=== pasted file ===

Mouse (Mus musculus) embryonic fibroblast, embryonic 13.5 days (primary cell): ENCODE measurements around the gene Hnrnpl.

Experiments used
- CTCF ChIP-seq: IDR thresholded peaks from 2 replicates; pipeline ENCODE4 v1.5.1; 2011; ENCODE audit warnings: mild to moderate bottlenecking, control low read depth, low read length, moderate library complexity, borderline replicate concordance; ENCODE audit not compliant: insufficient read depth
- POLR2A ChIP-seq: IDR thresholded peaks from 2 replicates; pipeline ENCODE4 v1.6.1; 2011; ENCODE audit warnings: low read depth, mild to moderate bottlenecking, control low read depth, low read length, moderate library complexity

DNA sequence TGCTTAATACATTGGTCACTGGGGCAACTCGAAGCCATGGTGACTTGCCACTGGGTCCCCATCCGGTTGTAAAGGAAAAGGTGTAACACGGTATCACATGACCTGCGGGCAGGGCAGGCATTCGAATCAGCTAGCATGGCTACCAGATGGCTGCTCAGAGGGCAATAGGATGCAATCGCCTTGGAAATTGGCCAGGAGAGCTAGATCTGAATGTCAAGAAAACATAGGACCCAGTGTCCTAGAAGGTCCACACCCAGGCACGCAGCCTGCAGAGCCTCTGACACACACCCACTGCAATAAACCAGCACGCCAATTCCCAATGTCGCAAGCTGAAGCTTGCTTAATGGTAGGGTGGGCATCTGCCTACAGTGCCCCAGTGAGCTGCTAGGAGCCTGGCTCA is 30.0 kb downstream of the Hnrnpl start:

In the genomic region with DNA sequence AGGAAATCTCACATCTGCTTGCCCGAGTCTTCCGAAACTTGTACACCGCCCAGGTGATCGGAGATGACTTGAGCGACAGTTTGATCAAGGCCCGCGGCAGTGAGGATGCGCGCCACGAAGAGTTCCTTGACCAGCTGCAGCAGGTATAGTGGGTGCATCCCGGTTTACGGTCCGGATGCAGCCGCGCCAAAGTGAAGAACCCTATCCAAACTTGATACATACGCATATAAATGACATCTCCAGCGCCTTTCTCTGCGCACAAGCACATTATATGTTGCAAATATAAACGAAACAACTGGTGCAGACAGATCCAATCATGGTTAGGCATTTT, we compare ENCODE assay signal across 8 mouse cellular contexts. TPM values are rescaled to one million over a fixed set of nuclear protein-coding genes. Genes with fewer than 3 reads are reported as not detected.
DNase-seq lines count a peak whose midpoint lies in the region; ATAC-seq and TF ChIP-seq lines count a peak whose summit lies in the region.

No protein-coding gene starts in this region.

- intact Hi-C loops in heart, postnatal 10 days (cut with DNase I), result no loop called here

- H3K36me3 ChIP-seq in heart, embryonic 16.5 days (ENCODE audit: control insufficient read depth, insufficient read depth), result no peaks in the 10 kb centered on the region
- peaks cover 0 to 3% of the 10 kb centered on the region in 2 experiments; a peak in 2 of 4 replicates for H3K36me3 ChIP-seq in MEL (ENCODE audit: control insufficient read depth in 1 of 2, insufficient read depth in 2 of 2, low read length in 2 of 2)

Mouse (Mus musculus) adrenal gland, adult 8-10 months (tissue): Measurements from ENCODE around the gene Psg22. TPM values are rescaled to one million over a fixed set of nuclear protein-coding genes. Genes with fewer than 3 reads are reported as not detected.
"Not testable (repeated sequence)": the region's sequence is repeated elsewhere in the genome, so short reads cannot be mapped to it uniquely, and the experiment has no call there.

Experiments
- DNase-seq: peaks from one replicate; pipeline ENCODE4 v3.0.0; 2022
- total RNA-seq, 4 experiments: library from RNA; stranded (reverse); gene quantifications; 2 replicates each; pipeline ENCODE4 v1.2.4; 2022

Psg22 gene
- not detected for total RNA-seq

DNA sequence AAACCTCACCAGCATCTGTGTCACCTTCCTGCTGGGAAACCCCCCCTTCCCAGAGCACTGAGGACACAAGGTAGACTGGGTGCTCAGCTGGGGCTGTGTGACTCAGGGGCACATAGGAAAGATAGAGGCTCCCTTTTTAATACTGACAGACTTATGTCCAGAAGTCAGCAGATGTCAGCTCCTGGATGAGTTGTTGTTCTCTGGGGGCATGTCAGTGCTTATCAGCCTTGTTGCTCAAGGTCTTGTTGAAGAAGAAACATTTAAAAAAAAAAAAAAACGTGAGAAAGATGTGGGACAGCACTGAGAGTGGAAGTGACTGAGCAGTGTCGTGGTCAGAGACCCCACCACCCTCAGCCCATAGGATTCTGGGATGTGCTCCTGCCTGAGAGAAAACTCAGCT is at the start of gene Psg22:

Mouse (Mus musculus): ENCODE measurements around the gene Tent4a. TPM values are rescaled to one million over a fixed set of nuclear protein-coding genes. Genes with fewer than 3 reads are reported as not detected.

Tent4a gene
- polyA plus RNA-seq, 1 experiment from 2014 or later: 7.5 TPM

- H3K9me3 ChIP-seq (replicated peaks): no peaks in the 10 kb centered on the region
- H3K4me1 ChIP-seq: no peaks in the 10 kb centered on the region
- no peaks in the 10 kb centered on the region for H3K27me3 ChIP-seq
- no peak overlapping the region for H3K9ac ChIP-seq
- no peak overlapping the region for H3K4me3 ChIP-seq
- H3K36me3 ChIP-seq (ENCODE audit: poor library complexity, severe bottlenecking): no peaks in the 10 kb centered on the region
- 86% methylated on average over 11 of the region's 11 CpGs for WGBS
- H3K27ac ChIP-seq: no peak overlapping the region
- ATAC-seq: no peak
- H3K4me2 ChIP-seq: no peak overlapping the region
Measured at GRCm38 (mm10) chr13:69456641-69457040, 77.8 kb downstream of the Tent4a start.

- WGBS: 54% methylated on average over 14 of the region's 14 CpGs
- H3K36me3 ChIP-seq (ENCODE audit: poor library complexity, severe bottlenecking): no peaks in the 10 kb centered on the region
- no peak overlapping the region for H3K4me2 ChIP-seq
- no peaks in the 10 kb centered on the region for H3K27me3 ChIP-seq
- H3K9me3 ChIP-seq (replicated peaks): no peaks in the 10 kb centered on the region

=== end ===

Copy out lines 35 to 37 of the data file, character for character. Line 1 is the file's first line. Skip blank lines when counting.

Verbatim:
- H3K36me3 ChIP-seq (ENCODE audit: poor library complexity, severe bottlenecking): no peaks in the 10 kb centered on the region
- no peak overlapping the region for H3K4me2 ChIP-seq
- no peaks in the 10 kb centered on the region for H3K27me3 ChIP-seq